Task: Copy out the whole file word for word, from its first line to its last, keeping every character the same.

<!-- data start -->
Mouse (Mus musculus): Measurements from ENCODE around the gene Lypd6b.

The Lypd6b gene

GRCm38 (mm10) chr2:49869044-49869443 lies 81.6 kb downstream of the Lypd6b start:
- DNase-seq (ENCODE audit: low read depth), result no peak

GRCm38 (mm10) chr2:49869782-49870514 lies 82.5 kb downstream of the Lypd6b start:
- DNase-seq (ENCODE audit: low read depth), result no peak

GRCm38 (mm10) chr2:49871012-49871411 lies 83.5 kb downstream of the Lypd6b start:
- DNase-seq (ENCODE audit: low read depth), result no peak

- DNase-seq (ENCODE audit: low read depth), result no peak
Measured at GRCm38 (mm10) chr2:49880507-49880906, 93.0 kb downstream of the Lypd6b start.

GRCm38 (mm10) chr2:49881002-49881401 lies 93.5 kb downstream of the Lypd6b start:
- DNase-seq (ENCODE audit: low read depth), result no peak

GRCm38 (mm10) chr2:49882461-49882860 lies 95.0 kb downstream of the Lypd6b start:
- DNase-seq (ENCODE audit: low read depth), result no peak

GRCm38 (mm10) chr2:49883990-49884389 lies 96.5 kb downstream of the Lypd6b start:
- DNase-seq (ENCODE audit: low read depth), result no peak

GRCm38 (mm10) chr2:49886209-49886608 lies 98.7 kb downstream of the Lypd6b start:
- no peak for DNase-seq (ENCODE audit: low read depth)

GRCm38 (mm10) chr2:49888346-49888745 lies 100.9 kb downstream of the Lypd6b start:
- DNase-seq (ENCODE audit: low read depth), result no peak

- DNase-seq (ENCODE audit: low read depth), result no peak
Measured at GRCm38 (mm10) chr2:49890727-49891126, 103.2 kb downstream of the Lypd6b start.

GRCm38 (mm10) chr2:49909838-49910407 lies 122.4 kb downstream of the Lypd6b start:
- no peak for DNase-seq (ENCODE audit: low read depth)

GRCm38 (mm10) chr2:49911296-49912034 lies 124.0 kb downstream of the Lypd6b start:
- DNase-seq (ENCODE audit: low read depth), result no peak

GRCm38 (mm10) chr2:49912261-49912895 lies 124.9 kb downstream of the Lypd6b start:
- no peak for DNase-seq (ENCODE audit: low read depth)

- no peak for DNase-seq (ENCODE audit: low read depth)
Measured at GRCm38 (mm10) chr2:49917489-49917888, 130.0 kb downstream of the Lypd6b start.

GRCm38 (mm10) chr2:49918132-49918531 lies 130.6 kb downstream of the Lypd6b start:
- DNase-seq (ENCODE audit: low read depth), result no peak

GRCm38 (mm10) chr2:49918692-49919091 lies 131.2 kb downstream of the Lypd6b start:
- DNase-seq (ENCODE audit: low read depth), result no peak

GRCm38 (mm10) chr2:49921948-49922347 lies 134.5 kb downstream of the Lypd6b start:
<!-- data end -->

Mouse (Mus musculus): Measurements from ENCODE around the gene Lypd6b.

The Lypd6b gene

GRCm38 (mm10) chr2:49869044-49869443 lies 81.6 kb downstream of the Lypd6b start:
- DNase-seq (ENCODE audit: low read depth), result no peak

GRCm38 (mm10) chr2:49869782-49870514 lies 82.5 kb downstream of the Lypd6b start:
- DNase-seq (ENCODE audit: low read depth), result no peak

GRCm38 (mm10) chr2:49871012-49871411 lies 83.5 kb downstream of the Lypd6b start:
- DNase-seq (ENCODE audit: low read depth), result no peak

- DNase-seq (ENCODE audit: low read depth), result no peak
Measured at GRCm38 (mm10) chr2:49880507-49880906, 93.0 kb downstream of the Lypd6b start.

GRCm38 (mm10) chr2:49881002-49881401 lies 93.5 kb downstream of the Lypd6b start:
- DNase-seq (ENCODE audit: low read depth), result no peak

GRCm38 (mm10) chr2:49882461-49882860 lies 95.0 kb downstream of the Lypd6b start:
- DNase-seq (ENCODE audit: low read depth), result no peak

GRCm38 (mm10) chr2:49883990-49884389 lies 96.5 kb downstream of the Lypd6b start:
- DNase-seq (ENCODE audit: low read depth), result no peak

GRCm38 (mm10) chr2:49886209-49886608 lies 98.7 kb downstream of the Lypd6b start:
- no peak for DNase-seq (ENCODE audit: low read depth)

GRCm38 (mm10) chr2:49888346-49888745 lies 100.9 kb downstream of the Lypd6b start:
- DNase-seq (ENCODE audit: low read depth), result no peak

- DNase-seq (ENCODE audit: low read depth), result no peak
Measured at GRCm38 (mm10) chr2:49890727-49891126, 103.2 kb downstream of the Lypd6b start.

GRCm38 (mm10) chr2:49909838-49910407 lies 122.4 kb downstream of the Lypd6b start:
- no peak for DNase-seq (ENCODE audit: low read depth)

GRCm38 (mm10) chr2:49911296-49912034 lies 124.0 kb downstream of the Lypd6b start:
- DNase-seq (ENCODE audit: low read depth), result no peak

GRCm38 (mm10) chr2:49912261-49912895 lies 124.9 kb downstream of the Lypd6b start:
- no peak for DNase-seq (ENCODE audit: low read depth)

- no peak for DNase-seq (ENCODE audit: low read depth)
Measured at GRCm38 (mm10) chr2:49917489-49917888, 130.0 kb downstream of the Lypd6b start.

GRCm38 (mm10) chr2:49918132-49918531 lies 130.6 kb downstream of the Lypd6b start:
- DNase-seq (ENCODE audit: low read depth), result no peak

GRCm38 (mm10) chr2:49918692-49919091 lies 131.2 kb downstream of the Lypd6b start:
- DNase-seq (ENCODE audit: low read depth), result no peak

GRCm38 (mm10) chr2:49921948-49922347 lies 134.5 kb downstream of the Lypd6b start: